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Maternal prenatal cortisol predicts infant negative emotionality in a sex-dependent manner

Braithwaite, E. C., Pickles, A., Sharp, H., Glover, V., O'Donnell, K. J., Tibu, F. and Hill, J. (2017) Maternal prenatal cortisol predicts infant negative emotionality in a sex-dependent manner. Physiology and Behavior, 175. pp. 31-36. ISSN 1873-507X

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To link to this item DOI: 10.1016/j.physbeh.2017.03.017

Abstract/Summary

Objective Prenatal stress influences fetal developmental trajectories, which may implicate glucocorticoid mechanisms. There is also emerging evidence that effects of prenatal stress on offspring development are sex-dependent. However, little is known about the prospective relationship between maternal prenatal cortisol levels and infant behaviour, and whether it may be different in male and female infants. We sought to address this question using data from a prospective longitudinal cohort, stratified by risk. Method The Wirral Child Health and Development Study (WCHADS) cohort (n = 1233) included a stratified random sub-sample (n = 216) who provided maternal saliva samples, assayed for cortisol, at home over two days at 32 weeks of pregnancy (on waking, 30-min post-waking and during the evening) and a measure of infant negative emotionality from the Neonatal Behavioural Assessment Scale (NBAS) at five weeks-of-age. General population estimates of associations among measures were obtained using inverse probability weights. Results Maternal prenatal cortisol sampled on waking predicted infant negative emotionality in a sex-dependent manner (interaction term, p = 0.005); female infants exposed to high levels of prenatal cortisol were more negative (Beta = 0.440, p = 0.042), whereas male infants were less negative (Beta = − 0.407, p = 0.045). There was no effect of the 30-min post-waking measure or evening cortisol. Discussion Our findings add to an emerging body of work that has highlighted sex differences in fetal programming, whereby females become more reactive following prenatal stress, and males less reactive. A more complete understanding of sex-specific developmental trajectories in the context of prenatal stress is essential for the development of targeted prevention strategies.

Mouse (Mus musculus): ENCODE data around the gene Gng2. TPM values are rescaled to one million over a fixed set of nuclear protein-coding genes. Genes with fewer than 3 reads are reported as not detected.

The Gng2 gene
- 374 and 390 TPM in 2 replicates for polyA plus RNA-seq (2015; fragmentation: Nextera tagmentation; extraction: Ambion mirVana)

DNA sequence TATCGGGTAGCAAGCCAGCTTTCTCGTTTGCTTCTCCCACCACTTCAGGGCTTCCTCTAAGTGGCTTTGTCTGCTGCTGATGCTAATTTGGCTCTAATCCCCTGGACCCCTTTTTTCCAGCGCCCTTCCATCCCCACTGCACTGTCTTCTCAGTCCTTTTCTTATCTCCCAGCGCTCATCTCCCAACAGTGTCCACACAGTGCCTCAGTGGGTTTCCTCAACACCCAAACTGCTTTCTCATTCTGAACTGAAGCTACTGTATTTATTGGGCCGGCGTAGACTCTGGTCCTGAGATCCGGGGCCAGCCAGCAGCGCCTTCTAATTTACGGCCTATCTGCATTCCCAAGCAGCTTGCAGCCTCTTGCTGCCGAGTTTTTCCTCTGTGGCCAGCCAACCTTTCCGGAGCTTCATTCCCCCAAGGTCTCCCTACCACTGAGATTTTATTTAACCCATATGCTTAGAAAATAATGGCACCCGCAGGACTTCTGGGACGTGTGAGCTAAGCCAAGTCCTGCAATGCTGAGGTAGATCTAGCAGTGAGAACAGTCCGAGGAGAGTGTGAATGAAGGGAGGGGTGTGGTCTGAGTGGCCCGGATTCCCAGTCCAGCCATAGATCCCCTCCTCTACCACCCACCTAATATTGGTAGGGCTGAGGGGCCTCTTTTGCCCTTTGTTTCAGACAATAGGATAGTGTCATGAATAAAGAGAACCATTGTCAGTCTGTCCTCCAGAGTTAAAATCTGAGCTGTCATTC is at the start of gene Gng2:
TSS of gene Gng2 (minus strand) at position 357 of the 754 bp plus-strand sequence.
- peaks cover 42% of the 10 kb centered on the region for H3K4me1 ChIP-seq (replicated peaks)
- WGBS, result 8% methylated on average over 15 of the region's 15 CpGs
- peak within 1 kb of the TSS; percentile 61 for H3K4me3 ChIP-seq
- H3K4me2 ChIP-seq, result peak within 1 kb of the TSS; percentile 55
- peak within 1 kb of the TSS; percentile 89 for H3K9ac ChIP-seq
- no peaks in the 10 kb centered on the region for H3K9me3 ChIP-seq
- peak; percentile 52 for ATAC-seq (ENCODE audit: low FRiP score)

Item Type:Article
Refereed:Yes
Divisions:Faculty of Life Sciences > School of Psychology and Clinical Language Sciences > Department of Psychology
Faculty of Life Sciences > School of Psychology and Clinical Language Sciences > Psychopathology and Affective Neuroscience
ID Code:70323
Publisher:Elsevier

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